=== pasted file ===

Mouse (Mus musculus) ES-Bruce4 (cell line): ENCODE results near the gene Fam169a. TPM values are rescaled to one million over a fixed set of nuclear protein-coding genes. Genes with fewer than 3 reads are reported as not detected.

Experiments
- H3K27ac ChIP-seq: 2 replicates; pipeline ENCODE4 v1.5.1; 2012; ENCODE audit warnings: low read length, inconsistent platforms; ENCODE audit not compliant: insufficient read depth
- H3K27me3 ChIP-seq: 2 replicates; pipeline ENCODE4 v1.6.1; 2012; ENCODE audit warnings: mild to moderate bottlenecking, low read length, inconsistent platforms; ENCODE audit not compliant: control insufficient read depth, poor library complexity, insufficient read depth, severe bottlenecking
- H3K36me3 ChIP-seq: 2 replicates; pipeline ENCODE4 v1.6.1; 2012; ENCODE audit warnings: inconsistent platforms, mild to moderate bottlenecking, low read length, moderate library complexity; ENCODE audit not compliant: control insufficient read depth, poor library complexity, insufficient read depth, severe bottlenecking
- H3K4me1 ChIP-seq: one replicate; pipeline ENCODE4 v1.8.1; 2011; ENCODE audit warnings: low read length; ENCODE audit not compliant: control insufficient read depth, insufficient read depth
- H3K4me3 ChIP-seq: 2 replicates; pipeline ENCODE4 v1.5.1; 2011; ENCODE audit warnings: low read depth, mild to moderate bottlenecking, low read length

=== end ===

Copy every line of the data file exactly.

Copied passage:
Mouse (Mus musculus) ES-Bruce4 (cell line): ENCODE results near the gene Fam169a. TPM values are rescaled to one million over a fixed set of nuclear protein-coding genes. Genes with fewer than 3 reads are reported as not detected.

Experiments
- H3K27ac ChIP-seq: 2 replicates; pipeline ENCODE4 v1.5.1; 2012; ENCODE audit warnings: low read length, inconsistent platforms; ENCODE audit not compliant: insufficient read depth
- H3K27me3 ChIP-seq: 2 replicates; pipeline ENCODE4 v1.6.1; 2012; ENCODE audit warnings: mild to moderate bottlenecking, low read length, inconsistent platforms; ENCODE audit not compliant: control insufficient read depth, poor library complexity, insufficient read depth, severe bottlenecking
- H3K36me3 ChIP-seq: 2 replicates; pipeline ENCODE4 v1.6.1; 2012; ENCODE audit warnings: inconsistent platforms, mild to moderate bottlenecking, low read length, moderate library complexity; ENCODE audit not compliant: control insufficient read depth, poor library complexity, insufficient read depth, severe bottlenecking
- H3K4me1 ChIP-seq: one replicate; pipeline ENCODE4 v1.8.1; 2011; ENCODE audit warnings: low read length; ENCODE audit not compliant: control insufficient read depth, insufficient read depth
- H3K4me3 ChIP-seq: 2 replicates; pipeline ENCODE4 v1.5.1; 2011; ENCODE audit warnings: low read depth, mild to moderate bottlenecking, low read length